Confucius said: “A scholar-official who cherishes their material comforts isn’t worthy of the name.”
There’s no denying that money’s important, but it shouldn’t be your only or primary source of motivation. How is it possible for you to produce truly great work if all you’re concerned about is how many dollars the project that you’re working on is going to generate for you? How is it possible to feel truly fulfilled if you’re always chasing the next big pay day rather than doing meaningful work that helps your customers be more successful and contributes even in some small way to the betterment of society?
By all means enjoy the material comforts you’ve earned, but don’t allow the pursuit of them divert you from more rewarding paths. There’s so much more to life than the accumulation of bight shiny objects that will soon go out of style in any case.
This article features a translation of Chapter 2 of Book 14 of the Analects of Confucius. You can read my full translation of Book 14 here.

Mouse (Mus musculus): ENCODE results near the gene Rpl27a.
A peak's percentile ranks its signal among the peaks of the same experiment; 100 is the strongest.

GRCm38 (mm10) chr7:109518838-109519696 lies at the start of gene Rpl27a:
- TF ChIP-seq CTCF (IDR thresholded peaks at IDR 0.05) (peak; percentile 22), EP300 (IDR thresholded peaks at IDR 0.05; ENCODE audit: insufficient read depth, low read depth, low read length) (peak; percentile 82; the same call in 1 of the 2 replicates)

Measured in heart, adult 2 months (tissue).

(1) Throughout the Analects, Confucius regularly advocates the need for a leader (君子/jūnzǐ) or scholar-official (士/shì) to focus on the pursuit of the way rather than ephemeral externalities like wealth and fame. Book 4 provides some excellent examples, including 4.9 (“A scholar-official who pursues the way but is ashamed of their threadbare clothes and coarse food isn’t worth talking to.”); 4.11 (“A leader pursues virtue; a petty person pursues land. A leader pursues justice; a petty person pursues favors.”); and 4.14 (“Don’t care about not having an official position; care about making sure you have what it takes to secure one. Don’t care about not being acknowledged; focus on what can make you acknowledged.”).
I took the top image at the Zhusi Academy in Qufu. Confucius is said to have taught his students here after returning to Lu from exile in in 848 BCE, as well as compiling the Book of Songs, Book of History, Book of Rites, Book of Music, and Book of Changes. You can read more about the Zhusi Academy here.